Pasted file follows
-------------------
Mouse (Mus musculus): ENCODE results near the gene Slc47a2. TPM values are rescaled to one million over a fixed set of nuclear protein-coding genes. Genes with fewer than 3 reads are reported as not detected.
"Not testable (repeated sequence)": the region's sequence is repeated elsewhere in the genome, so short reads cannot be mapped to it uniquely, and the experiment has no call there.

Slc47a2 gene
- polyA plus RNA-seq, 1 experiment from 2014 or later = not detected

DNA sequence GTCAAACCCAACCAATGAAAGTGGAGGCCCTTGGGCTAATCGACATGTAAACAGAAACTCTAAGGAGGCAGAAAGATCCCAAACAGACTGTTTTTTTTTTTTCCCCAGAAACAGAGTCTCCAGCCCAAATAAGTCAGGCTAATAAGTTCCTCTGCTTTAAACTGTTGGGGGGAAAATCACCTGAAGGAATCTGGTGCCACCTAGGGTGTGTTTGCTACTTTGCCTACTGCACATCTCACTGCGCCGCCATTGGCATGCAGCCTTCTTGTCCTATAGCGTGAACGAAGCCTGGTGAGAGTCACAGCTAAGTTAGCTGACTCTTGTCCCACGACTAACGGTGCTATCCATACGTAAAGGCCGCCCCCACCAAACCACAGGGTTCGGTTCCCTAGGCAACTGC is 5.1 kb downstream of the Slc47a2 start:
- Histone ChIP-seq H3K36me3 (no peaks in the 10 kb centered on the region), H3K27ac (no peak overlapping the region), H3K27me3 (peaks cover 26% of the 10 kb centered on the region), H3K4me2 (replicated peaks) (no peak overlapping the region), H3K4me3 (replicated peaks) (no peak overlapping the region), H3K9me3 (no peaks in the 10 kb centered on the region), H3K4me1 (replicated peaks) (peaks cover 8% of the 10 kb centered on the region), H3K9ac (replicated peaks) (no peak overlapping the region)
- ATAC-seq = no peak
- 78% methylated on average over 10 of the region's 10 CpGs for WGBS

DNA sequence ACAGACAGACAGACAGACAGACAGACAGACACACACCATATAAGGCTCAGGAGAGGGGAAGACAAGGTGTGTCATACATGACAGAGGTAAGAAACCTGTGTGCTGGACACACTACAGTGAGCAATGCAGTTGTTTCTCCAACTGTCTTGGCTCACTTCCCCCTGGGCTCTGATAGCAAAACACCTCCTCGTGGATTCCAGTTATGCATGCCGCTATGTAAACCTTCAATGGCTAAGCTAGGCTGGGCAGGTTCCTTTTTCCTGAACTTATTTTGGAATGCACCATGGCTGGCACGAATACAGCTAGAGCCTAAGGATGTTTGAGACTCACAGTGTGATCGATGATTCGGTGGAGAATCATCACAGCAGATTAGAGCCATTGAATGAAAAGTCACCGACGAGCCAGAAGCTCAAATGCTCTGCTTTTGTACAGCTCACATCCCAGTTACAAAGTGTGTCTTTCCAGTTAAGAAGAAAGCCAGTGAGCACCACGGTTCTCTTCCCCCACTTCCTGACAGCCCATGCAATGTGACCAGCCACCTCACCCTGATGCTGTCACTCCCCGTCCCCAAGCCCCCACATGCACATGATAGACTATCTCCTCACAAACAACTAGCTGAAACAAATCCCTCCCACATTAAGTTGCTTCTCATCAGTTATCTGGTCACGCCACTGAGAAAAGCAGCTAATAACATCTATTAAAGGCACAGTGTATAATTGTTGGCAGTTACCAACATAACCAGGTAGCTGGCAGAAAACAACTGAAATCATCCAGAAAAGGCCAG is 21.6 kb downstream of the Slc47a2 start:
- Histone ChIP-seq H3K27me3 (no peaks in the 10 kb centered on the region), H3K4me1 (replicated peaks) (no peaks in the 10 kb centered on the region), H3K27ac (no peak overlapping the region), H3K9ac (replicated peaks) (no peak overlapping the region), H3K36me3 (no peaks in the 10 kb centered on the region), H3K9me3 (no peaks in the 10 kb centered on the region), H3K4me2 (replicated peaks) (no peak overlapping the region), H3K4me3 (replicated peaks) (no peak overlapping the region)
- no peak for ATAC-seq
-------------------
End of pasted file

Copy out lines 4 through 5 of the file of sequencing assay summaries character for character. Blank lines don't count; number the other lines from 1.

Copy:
- polyA plus RNA-seq, 1 experiment from 2014 or later = not detected

DNA sequence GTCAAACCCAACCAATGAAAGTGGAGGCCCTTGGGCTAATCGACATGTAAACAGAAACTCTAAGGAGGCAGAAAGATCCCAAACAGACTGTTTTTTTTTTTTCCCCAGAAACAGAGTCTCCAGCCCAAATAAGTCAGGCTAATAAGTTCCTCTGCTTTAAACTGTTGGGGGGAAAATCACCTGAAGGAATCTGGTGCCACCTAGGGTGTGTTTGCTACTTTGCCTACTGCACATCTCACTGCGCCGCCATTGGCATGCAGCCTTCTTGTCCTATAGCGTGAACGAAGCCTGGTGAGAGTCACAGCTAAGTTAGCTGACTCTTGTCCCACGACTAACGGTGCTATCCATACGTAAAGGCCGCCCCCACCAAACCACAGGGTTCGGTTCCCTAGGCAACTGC is 5.1 kb downstream of the Slc47a2 start: